In other words, I don’t think the Mandela Effect is new. It didn’t pop up yesterday, or 10 years ago, and I certainly didn’t invent it. (Shadow and I just gave it a name with a reference to recent history.)
In fact, if you study folklore, you’ll see that many tales describe travel between realities. Some are clearer than others.
Changelings are part of a particularly dark concept from the past, in which faeries have swapped places with humans. The faerie looks (mostly) like the human he or she replaced, and the human has been sent to the world the faerie is from, as a replacement in that world or reality.
In some ancient traditions, shamans are able to access alternate realms, worlds, or realities at will. However, most contemporary tales talk about each shaman being granted passage to just one spiritual realm, not free travel across all of them.
The Rev. Mr. Robert Kirk (1644 – ?), author of “The Secret Commonwealth,” wrote about visiting an alternate reality. He described it as a faerie world, and the topic has fascinated folklorists and others, for centuries. I’ve put a question mark at his death date because many believe he left his tired body on a hillside, and actually slid back into the reality he’d been talking about for many years.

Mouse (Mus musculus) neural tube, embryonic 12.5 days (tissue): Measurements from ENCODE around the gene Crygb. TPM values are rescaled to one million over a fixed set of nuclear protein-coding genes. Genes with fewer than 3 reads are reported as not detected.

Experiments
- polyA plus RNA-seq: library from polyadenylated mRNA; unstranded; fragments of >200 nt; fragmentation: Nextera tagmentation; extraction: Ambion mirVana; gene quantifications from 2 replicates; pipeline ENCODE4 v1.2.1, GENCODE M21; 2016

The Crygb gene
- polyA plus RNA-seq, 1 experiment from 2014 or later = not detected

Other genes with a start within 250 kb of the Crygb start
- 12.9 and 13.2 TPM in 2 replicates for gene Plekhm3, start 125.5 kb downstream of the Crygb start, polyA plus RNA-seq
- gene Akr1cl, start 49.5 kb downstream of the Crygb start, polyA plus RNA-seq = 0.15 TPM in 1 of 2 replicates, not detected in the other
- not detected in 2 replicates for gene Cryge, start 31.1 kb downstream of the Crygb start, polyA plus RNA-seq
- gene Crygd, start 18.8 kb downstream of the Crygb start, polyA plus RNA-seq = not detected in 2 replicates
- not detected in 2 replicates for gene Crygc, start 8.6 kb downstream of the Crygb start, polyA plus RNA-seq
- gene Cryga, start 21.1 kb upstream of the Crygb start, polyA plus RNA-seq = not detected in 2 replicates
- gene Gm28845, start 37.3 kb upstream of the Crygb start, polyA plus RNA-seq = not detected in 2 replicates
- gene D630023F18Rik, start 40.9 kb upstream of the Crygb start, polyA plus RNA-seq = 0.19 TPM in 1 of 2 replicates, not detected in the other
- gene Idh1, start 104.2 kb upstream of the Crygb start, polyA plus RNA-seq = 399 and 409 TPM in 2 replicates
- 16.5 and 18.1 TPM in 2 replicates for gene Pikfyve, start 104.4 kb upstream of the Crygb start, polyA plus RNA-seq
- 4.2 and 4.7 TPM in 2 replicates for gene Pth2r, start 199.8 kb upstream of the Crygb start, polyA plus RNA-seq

What interests me about Kirk’s story isn’t just the world he described. It’s that something in his story resonates so deeply with people, that — despite at least hundreds of similar tales — modern-day scholars still argue whether Kirk’s work was fiction or nonfiction. (And then there are the astonishing number of people who insist that the world of Avatar is real, but that’s another topic for another day.)
Then there are tales of doppelgangers, with two of the same person showing up in the same reality. According to some folklore, seeing a doppelganger predicts that one of them (usually the one whose home seems to be in that reality) will die. Is that because two of the “same” person in one reality is a glitch, and the simplest solution is to delete one? I’m not sure, but it’s worth considering.
In more recent pop culture, everything from Star Trek episodes to the entire Sliders TV series and — more recently — Sliding Doors (movie), one Eureka season and shows like Awake are among projects that use the concept of alternate realities.
Are these fictional accounts popular because, at times, we’d like to escape our current reality? Or, does the concept of alternate realms — whether actual worlds or holodeck creations — resonate with us because we know alternate realities exist… and we’ve been there?
I believe the Mandela Effect isn’t new. I think it’s been an issue for centuries, perhaps as far back as the start of recorded history, or even earlier.
However, I think past generations and cultures explained alternate realities in terms of magick, shamanic travel, or even faeries.
The idea of a mirror as a portal is just one example, but it’s one that seems to linger. Maybe there is something unusual about mirrors, and maybe some do show us another world.
Then again… maybe it’s all folklore.